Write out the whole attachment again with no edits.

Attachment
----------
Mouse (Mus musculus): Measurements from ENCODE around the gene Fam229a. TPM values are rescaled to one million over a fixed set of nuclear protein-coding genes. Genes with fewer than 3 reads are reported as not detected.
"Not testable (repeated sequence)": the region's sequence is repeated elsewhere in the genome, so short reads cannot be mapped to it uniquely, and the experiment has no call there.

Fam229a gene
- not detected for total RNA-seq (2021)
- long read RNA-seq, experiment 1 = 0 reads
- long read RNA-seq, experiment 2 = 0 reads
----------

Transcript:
Mouse (Mus musculus): Measurements from ENCODE around the gene Fam229a. TPM values are rescaled to one million over a fixed set of nuclear protein-coding genes. Genes with fewer than 3 reads are reported as not detected.
"Not testable (repeated sequence)": the region's sequence is repeated elsewhere in the genome, so short reads cannot be mapped to it uniquely, and the experiment has no call there.

Fam229a gene
- not detected for total RNA-seq (2021)
- long read RNA-seq, experiment 1 = 0 reads
- long read RNA-seq, experiment 2 = 0 reads